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In a recent issue, we published a list of the 100 most cited authors who have published work relevant to tobacco control.1 We also listed the 50 most cited papers in our field. That exercise produced lists of authors and papers dominated by “big epi” work: papers mainly establishing the contribution of tobacco use to disease. Such papers are often published in high impact factor journals and tend to be cited in the introductory sections of other papers.
Constructing the lists by citations alone resulted in some authors appearing who would not normally be considered leaders in tobacco control. They were primarily researchers working in epidemiology—often multi-risk factor epidemiology—whose work involved them in looking at the relation of smoking to disease. There were very few whose work involved tobacco control. Similarly, the 50 most cited papers were also dominated by epidemiological studies. The lists were decidedly narrow in showing the breadth of research scholarship examining all aspects of tobacco control policy, programmes, and the science underpinning these.
Throughout my own career, I have often noted papers that struck me as in some way seminal or as having made a research contribution that changed the ways in which our field thought about strategy and what needed to be done. I thought a parallel exercise where we invited people to vote for what they considered, simply, are the most important and influential papers in tobacco control might produce an interesting list.
Over one month, all corresponding authors on papers published in Tobacco Control since 2001, as well as the members of the journal’s editorial advisory board and its senior editors, were invited to go to a closed website to nominate up to five papers in each of 12 broad subject categories which they regarded as the “most important and influential papers” on tobacco control. Fifteen author’s emails were returned as non-functional, leaving 202 who were invited to nominate. The software associated with the nomination process allowed the PubMed database to be searched and the unique identifying number of each nominated paper to be extracted to a database. Nominators could not see papers nominated by other nominators.
The 12 lists of papers thus obtained were then placed on a public website and thrown open for public voting for four weeks. Publicity about the voting was placed on the Tobacco Control homepage, on my own website,2 and via the Globalink and Society for Research on Nicotine and Tobacco membership list servers. The software limited each person’s voting to five votes per category. Voters were unable to see the progressive voting totals as they voted. Papers nominated in more than one category were allowed to attract votes in each of their nominated categories.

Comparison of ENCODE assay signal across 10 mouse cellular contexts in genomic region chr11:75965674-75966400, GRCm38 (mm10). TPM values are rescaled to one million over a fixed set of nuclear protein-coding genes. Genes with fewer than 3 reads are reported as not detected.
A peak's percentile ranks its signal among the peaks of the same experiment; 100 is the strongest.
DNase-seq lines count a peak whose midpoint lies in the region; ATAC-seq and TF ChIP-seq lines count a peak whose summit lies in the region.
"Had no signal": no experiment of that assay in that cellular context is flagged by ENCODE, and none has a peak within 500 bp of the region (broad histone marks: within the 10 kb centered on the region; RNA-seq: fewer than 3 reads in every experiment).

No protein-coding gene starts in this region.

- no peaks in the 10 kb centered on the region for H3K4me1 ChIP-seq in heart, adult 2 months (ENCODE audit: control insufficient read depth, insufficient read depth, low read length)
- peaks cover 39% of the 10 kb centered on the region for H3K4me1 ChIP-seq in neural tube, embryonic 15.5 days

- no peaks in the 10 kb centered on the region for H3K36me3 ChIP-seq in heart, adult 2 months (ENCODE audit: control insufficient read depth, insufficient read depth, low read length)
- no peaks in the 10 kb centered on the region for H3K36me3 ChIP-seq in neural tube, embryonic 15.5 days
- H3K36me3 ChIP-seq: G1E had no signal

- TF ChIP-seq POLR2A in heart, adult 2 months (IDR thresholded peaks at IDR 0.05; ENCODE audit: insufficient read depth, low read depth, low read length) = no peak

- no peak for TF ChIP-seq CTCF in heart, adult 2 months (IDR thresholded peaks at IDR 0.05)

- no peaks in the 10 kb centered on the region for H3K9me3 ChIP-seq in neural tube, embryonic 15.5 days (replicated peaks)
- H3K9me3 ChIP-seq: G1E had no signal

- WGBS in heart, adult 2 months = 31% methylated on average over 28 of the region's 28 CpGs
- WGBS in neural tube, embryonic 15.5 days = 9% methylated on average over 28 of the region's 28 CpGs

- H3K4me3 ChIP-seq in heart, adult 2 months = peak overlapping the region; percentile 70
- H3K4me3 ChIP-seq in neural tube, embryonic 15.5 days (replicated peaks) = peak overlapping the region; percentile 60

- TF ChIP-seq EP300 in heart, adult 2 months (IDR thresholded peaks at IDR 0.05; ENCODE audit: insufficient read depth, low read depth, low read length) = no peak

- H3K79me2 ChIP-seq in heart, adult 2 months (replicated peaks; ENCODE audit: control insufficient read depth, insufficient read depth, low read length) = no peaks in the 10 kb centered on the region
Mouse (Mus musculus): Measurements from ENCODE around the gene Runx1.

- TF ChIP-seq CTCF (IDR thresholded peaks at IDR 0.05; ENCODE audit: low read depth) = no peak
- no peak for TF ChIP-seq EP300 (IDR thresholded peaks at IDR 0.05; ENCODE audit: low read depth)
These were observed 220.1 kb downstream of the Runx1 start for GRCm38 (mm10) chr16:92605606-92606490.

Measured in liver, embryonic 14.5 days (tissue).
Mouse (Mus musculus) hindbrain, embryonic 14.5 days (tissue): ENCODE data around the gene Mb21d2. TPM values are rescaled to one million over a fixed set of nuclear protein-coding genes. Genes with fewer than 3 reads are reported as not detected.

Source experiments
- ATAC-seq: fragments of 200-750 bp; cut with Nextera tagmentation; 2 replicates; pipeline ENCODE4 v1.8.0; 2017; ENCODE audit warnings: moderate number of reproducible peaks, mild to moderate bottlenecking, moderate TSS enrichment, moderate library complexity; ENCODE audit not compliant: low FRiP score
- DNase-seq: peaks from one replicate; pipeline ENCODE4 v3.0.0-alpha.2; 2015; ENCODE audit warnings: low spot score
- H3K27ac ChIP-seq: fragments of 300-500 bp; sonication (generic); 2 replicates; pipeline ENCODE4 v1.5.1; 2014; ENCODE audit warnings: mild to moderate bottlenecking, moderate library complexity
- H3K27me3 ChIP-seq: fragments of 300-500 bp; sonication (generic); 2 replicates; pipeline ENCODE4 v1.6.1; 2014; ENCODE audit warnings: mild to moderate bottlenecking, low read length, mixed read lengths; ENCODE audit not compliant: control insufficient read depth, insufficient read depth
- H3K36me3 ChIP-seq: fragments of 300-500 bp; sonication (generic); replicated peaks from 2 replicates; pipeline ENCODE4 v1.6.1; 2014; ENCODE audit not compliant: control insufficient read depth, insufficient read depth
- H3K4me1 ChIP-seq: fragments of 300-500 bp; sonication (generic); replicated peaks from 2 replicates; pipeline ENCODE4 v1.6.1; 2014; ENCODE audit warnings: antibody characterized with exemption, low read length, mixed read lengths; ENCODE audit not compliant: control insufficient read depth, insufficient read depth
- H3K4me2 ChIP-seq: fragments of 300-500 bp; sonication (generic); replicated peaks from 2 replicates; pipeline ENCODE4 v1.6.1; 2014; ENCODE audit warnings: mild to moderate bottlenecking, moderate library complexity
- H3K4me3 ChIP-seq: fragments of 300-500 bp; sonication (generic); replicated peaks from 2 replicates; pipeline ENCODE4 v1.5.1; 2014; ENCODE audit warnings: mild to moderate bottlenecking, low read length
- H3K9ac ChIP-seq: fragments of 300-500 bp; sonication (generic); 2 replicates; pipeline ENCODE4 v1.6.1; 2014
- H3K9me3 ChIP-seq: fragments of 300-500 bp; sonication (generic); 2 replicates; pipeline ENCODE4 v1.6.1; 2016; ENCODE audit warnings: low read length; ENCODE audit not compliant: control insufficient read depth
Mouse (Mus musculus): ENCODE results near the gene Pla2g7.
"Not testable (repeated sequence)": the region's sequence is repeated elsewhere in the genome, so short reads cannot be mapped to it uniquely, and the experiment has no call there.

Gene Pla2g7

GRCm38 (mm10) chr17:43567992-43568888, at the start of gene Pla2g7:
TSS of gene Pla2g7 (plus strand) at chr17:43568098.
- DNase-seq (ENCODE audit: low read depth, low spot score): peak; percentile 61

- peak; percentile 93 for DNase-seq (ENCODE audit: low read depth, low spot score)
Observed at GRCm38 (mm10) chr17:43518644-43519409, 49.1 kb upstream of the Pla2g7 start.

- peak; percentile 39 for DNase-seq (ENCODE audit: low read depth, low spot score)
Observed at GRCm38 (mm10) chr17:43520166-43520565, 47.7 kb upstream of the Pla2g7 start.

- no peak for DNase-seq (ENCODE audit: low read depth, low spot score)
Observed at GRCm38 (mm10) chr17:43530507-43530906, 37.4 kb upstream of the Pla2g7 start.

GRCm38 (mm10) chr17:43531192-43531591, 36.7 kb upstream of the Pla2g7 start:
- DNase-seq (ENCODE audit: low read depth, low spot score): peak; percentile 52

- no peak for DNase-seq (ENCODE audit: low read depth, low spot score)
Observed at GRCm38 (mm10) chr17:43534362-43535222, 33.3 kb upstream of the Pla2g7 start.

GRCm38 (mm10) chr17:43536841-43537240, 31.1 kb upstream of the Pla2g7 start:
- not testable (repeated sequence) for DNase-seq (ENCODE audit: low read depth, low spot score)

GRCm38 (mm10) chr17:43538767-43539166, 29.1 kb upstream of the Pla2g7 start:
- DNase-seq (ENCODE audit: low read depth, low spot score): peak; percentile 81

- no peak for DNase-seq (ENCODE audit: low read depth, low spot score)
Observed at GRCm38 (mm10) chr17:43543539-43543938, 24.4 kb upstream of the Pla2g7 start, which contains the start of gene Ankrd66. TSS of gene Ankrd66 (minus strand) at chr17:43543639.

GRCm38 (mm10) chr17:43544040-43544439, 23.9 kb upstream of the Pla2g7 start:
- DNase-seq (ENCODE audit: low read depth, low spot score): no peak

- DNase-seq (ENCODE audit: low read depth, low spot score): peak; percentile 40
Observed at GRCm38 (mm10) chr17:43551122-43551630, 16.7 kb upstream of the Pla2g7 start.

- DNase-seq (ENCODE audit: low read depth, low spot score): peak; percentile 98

The nomination phase saw 49 people nominate 658 different papers; 49 (19.8%) made at least one nomination (range 1–60, mean 22.1). The voting phase saw 179 people vote 2966 times for these 658 papers. Papers listed by the nominators were included in the total votes. The 12 lists (tables 1–12) are shown below in order of the number of votes received for the 10 top papers in each category (in two categories there were 11 papers because of tied votes), as well as their citations as shown on the Institute of Scientific Information’s Web of Science site as of June 2005.
Over three quarters of the leading papers were published in five journals: Tobacco Control (40), JAMA (20), BMJ (17), American Journal of Public Health (10), and New England Journal of Medicine (6).
Self nominations in the nomination phase were common although, with a few exceptions, by no means dominated any individual’s list. It is possible that some authors may have urged their colleagues to vote for their papers, but if this occurred, it did not appear to be obvious in the pattern of voting. Voters had no way of knowing how many votes would have been needed to get them “over the line” into the top 10 in any category.
The average number of years since publication of papers in all categories was 8.5 years. In some categories (industry conduct, mass media, and “other”) recent papers dominated the lists, suggesting a recent recall bias may have been operating or, in the case of industry conduct, the avalanche of recent work engendered by the availability of internal industry documents. It may have been that some considered “influence and importance” to mean importance to today’s policy environment.
The lists of papers may be useful to teachers wishing to point students to a range of reading that those working in the field regard as important. Journals sometimes ask a prominent researcher to list important papers they would advise all newcomers to a field to read. This exercise has advanced the spirit of those sorts of lists further by engaging far more in the voting process.
Competing interests: none declared